Thinking of Starting a Business?
An engineer asked about starting his own business and asked how to go about it.
” That’s a very broad question. Each industry is different, especially with the amount of risk and how much investment you require.
The General rule of thumb is no risk, no return. The more you want to make, the more risk you take.
Over 2/3 of businesses fail in the first 2 years. By coincidence, about 60% of North Americans’ businesses have only one person. The average business owner brings home 20% less than the average employee doing the same job.
After expenses, most businesses aim for 10-20% return, before taxes. So if you invest $50,000 in an employee over the year, you expect in the long run, for this employee to directly or indirectly bring you $55,000-60,000. Note that on average an employee costs another 20% on top of the salary due to payroll expenses. So, such employee you’re actually paying $41,667 (around the 20/hr Mark).
Most businesses lose money when they first start, and have little to no stability. Most people think they are investors, but they are speculators. Investors are in it for the long-term; years and years. Speculators are people who want to give in and liquidate within one year or less, for example. I had to leave a good opportunity because the partner was uneasy about just 1 month being slow.
Then you ask: how much is your time worth? That is also an opportunity cost. So if you bring in $100,000 of sales in year 1, and you hired somebody costing you $50,000, working alongside such person – you aren’t making any profit on your investment (yet) if you value your year’s worth of work at $50,000.
Why not more? Read about equilibrium economics. Usually there is a sweet spot in each industry and line of business. Be too greedy, and your clients will then not pay, or constantly look for more value elsewhere. Your employees or yourself won’t be happy and won’t perform to produce the most net value. For example – your employee’s work brings in $100,000 of gross margin (sales revenue minus cost of sales) alone. Your overhead is $10,000 involving this worker. If you pay him or her just $60,000, that’s a lot more than 20% earnings – 43% to be precise. This worker likely will start looking for another job or starting his/her own business as he or she sees she can do the work him or herself . Now pay him or her $70,000-80,000 and that will be less likely, as after overhead, there is much less incentive for him or her to take the risk to jump ship.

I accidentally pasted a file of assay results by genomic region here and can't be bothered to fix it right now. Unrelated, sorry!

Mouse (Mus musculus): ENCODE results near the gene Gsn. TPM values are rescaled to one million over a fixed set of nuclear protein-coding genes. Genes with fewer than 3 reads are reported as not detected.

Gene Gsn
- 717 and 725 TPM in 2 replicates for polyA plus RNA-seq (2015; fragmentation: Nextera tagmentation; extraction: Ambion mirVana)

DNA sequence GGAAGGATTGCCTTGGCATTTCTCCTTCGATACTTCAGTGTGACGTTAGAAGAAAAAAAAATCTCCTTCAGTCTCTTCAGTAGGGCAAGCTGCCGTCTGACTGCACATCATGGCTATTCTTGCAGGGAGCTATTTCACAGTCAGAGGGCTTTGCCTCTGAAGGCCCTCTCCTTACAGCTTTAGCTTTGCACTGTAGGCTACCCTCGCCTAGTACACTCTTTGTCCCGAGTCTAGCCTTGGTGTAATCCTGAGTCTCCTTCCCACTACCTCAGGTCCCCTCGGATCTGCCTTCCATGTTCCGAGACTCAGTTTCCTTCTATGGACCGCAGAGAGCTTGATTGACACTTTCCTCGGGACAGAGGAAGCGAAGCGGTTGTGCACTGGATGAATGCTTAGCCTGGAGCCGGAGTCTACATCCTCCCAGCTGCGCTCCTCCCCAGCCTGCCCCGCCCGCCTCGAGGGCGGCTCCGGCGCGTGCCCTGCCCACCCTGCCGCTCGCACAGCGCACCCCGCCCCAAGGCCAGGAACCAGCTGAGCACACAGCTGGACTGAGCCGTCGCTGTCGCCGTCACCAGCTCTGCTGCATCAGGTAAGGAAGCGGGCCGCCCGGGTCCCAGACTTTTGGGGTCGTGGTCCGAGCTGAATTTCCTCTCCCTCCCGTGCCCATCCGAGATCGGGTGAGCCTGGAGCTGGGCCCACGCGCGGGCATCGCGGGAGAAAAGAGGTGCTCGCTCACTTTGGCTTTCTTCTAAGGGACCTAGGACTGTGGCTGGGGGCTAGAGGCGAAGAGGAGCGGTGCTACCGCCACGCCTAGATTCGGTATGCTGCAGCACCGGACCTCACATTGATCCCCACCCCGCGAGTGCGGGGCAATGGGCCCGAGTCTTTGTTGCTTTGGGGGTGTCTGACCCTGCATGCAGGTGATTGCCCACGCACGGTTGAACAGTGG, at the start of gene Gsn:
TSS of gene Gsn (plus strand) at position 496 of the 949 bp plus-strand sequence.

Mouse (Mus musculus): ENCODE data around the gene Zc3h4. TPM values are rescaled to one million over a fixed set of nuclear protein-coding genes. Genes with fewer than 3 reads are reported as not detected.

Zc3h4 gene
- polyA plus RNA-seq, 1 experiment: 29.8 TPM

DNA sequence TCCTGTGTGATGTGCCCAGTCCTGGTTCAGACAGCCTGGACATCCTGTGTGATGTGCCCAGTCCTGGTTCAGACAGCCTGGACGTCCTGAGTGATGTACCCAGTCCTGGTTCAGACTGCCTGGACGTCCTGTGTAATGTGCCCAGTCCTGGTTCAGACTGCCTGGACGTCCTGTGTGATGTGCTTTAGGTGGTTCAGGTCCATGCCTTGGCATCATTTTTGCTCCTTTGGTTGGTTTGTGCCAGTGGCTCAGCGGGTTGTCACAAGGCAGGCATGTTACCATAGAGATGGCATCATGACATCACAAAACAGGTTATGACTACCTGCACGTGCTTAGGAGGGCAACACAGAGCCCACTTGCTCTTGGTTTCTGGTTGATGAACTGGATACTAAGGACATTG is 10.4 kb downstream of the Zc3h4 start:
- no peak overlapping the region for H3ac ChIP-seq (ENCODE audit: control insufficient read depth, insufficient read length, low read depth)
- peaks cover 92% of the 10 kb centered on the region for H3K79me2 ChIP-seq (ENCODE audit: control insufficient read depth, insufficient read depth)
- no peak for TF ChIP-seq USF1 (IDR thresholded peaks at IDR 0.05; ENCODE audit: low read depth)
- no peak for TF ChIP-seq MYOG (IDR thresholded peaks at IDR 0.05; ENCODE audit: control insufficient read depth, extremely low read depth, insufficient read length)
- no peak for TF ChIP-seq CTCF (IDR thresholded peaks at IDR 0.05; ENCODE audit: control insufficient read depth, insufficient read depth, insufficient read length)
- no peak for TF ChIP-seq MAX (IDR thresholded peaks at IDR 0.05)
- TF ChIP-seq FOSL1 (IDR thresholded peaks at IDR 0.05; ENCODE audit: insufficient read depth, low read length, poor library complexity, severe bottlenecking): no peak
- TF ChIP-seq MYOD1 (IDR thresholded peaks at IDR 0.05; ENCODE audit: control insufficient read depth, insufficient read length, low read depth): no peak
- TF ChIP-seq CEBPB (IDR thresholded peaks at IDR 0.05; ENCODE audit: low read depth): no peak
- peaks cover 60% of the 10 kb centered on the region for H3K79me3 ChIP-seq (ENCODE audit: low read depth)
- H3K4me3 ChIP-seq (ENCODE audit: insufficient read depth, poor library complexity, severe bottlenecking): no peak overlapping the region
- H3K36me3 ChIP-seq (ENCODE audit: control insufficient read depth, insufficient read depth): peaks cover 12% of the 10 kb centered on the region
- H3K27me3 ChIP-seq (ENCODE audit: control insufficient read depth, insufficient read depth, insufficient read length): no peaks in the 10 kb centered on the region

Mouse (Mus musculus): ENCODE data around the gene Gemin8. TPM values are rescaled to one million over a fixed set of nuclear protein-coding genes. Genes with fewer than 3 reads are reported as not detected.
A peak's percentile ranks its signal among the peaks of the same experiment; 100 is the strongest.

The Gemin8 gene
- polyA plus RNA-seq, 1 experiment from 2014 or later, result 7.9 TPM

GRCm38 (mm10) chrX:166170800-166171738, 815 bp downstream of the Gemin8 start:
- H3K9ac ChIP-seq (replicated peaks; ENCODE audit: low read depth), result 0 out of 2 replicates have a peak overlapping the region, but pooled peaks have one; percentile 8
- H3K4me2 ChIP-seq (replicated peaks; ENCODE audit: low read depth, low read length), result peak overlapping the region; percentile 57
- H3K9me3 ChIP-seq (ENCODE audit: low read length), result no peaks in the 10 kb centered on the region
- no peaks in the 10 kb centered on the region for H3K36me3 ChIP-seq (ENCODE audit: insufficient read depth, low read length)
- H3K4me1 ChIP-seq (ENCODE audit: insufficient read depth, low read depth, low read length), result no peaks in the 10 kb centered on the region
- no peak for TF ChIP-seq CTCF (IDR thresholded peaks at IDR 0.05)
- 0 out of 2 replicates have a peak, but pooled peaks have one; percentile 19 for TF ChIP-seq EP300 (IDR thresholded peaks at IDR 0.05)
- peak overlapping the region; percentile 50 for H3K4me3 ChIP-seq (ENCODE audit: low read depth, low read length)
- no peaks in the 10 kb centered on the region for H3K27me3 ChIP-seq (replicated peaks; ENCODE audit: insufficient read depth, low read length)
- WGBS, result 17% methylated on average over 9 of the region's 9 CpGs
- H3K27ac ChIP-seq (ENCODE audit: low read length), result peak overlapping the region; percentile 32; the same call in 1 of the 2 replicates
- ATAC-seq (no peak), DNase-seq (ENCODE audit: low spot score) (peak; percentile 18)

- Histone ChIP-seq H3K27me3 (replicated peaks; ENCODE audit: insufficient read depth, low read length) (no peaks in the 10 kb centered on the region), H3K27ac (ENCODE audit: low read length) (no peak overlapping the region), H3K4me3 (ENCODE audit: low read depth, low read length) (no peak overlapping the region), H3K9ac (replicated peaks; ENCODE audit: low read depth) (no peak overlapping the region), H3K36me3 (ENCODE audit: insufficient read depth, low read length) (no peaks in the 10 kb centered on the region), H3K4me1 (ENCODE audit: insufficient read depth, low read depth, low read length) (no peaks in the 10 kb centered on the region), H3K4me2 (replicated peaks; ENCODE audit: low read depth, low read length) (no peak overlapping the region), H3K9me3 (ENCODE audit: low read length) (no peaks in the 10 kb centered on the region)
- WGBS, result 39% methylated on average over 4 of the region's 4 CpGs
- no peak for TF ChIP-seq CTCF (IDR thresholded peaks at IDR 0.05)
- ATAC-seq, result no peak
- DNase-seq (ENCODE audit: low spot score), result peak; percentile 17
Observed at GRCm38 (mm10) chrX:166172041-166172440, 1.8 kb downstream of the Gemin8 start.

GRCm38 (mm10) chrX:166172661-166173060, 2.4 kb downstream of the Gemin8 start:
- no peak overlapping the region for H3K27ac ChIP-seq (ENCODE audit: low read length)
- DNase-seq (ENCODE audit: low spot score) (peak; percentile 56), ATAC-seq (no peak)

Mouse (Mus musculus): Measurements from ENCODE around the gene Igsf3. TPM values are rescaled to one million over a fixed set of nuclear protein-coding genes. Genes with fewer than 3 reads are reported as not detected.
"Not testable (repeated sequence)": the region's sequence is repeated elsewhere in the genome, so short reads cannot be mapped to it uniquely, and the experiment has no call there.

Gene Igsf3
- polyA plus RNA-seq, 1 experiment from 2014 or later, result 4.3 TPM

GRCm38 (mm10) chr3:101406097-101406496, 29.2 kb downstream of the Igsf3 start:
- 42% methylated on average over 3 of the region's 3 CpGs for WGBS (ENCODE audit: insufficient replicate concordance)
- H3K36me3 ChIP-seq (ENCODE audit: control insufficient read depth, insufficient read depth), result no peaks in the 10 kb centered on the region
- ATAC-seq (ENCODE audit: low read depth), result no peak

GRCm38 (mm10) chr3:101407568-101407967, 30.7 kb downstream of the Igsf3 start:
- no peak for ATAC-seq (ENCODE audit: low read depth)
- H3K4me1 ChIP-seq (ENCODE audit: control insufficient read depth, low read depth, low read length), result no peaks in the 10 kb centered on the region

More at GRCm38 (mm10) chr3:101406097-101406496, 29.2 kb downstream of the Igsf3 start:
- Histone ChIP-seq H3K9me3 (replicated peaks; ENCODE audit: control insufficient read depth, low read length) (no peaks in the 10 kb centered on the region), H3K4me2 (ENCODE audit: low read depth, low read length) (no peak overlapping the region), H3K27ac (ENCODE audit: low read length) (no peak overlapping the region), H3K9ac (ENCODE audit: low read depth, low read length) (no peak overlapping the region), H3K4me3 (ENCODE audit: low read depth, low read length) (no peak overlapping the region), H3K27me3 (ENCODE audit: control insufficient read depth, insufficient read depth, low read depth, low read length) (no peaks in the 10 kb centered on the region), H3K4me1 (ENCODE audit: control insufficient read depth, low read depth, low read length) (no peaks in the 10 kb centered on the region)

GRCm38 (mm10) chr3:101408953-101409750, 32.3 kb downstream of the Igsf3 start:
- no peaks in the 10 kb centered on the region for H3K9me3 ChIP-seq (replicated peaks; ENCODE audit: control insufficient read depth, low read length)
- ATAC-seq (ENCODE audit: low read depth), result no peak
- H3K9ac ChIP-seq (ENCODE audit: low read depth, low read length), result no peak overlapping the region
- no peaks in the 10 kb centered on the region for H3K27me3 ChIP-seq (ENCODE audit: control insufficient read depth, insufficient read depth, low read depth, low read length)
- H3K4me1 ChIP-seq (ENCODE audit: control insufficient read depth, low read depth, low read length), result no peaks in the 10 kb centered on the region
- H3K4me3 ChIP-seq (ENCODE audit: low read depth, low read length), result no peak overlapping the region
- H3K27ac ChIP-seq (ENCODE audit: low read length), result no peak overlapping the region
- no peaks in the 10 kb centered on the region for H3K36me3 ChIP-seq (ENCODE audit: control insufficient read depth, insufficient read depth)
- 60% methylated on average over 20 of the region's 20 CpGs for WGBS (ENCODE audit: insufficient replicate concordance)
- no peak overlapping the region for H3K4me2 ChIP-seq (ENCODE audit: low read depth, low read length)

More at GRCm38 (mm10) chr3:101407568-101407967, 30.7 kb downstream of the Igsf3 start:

Overhead varies widely obviously, but nice office space in Edmonton usually will run you at least $30+ per square foot per year, and most landlords want 5 year leases. This before operating costs, which can be just as much as the rent in some places. Example: Epcor tower space was about $6,500/month for 1600 sq. ft., where half was operating expenses. Another new development on Whyte is going for $45/sq for all inclusive, and the smallest space at the time was about 2,000 sq ft. You can get shared office spaces, but looking at still $1000-2000+ for a little room of less than 200 sq. ft. Industrial shop spaces can be much cheaper, but usually are at least a size made to house an entire team of workers, so expect to spend several thousand plus per month. Also, commercial landlords are much tougher on qualification and screening than residential. If you’re just starting out, you’ll likely be sharing or working remotely from home.
Then there’s cash flow issues. Clients often do not pay. I learned this the hard way growing up in a family of business owners and then being one myself. I’m currently in two lawsuits for $67,000 approx. I’m lucky to have legal knowledge and experience, but using a lawyer, I’d spend almost half of that just trying to get it. Many businesses go down because of not being able to pay their bills due to clients not paying. There then comes the issue of aggression and client retention. How nice do you be? Business is a dirty world where if you’re a pushover, you’ll be used up quickly. “